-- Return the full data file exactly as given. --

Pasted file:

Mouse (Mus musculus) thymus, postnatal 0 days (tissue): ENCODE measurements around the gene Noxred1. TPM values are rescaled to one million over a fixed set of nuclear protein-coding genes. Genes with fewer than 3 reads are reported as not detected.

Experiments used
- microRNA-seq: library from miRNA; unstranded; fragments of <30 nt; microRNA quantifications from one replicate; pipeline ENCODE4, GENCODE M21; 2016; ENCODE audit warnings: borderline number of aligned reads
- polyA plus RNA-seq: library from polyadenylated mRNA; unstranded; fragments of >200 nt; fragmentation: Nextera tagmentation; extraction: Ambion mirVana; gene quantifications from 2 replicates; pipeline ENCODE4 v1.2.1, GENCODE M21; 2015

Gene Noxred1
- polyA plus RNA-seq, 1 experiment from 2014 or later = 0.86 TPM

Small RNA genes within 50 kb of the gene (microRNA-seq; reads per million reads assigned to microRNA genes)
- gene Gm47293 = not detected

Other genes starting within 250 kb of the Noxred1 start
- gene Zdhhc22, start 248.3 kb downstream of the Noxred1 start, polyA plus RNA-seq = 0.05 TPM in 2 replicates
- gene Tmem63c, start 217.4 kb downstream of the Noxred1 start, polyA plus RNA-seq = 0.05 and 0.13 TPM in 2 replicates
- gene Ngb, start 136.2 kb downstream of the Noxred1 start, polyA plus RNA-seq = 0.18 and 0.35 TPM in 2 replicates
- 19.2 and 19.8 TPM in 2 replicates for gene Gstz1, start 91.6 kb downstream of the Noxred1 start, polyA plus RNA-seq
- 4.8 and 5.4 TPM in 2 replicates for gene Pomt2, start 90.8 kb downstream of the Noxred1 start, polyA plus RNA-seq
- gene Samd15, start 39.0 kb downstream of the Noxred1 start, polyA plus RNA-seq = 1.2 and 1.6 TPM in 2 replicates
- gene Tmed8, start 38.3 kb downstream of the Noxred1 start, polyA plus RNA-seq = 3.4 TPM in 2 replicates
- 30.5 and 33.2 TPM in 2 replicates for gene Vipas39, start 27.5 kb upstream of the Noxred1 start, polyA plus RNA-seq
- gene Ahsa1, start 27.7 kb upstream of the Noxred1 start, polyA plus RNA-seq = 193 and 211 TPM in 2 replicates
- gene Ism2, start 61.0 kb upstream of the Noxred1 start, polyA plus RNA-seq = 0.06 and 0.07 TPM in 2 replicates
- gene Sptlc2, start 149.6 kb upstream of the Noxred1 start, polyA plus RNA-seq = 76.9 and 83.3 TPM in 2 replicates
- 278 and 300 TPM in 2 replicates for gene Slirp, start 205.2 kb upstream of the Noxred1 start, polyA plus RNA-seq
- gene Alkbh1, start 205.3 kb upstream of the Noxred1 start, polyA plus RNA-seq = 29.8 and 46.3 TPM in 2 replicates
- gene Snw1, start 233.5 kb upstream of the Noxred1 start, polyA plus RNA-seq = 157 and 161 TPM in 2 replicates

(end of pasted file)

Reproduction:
Mouse (Mus musculus) thymus, postnatal 0 days (tissue): ENCODE measurements around the gene Noxred1. TPM values are rescaled to one million over a fixed set of nuclear protein-coding genes. Genes with fewer than 3 reads are reported as not detected.

Experiments used
- microRNA-seq: library from miRNA; unstranded; fragments of <30 nt; microRNA quantifications from one replicate; pipeline ENCODE4, GENCODE M21; 2016; ENCODE audit warnings: borderline number of aligned reads
- polyA plus RNA-seq: library from polyadenylated mRNA; unstranded; fragments of >200 nt; fragmentation: Nextera tagmentation; extraction: Ambion mirVana; gene quantifications from 2 replicates; pipeline ENCODE4 v1.2.1, GENCODE M21; 2015

Gene Noxred1
- polyA plus RNA-seq, 1 experiment from 2014 or later = 0.86 TPM

Small RNA genes within 50 kb of the gene (microRNA-seq; reads per million reads assigned to microRNA genes)
- gene Gm47293 = not detected

Other genes starting within 250 kb of the Noxred1 start
- gene Zdhhc22, start 248.3 kb downstream of the Noxred1 start, polyA plus RNA-seq = 0.05 TPM in 2 replicates
- gene Tmem63c, start 217.4 kb downstream of the Noxred1 start, polyA plus RNA-seq = 0.05 and 0.13 TPM in 2 replicates
- gene Ngb, start 136.2 kb downstream of the Noxred1 start, polyA plus RNA-seq = 0.18 and 0.35 TPM in 2 replicates
- 19.2 and 19.8 TPM in 2 replicates for gene Gstz1, start 91.6 kb downstream of the Noxred1 start, polyA plus RNA-seq
- 4.8 and 5.4 TPM in 2 replicates for gene Pomt2, start 90.8 kb downstream of the Noxred1 start, polyA plus RNA-seq
- gene Samd15, start 39.0 kb downstream of the Noxred1 start, polyA plus RNA-seq = 1.2 and 1.6 TPM in 2 replicates
- gene Tmed8, start 38.3 kb downstream of the Noxred1 start, polyA plus RNA-seq = 3.4 TPM in 2 replicates
- 30.5 and 33.2 TPM in 2 replicates for gene Vipas39, start 27.5 kb upstream of the Noxred1 start, polyA plus RNA-seq
- gene Ahsa1, start 27.7 kb upstream of the Noxred1 start, polyA plus RNA-seq = 193 and 211 TPM in 2 replicates
- gene Ism2, start 61.0 kb upstream of the Noxred1 start, polyA plus RNA-seq = 0.06 and 0.07 TPM in 2 replicates
- gene Sptlc2, start 149.6 kb upstream of the Noxred1 start, polyA plus RNA-seq = 76.9 and 83.3 TPM in 2 replicates
- 278 and 300 TPM in 2 replicates for gene Slirp, start 205.2 kb upstream of the Noxred1 start, polyA plus RNA-seq
- gene Alkbh1, start 205.3 kb upstream of the Noxred1 start, polyA plus RNA-seq = 29.8 and 46.3 TPM in 2 replicates
- gene Snw1, start 233.5 kb upstream of the Noxred1 start, polyA plus RNA-seq = 157 and 161 TPM in 2 replicates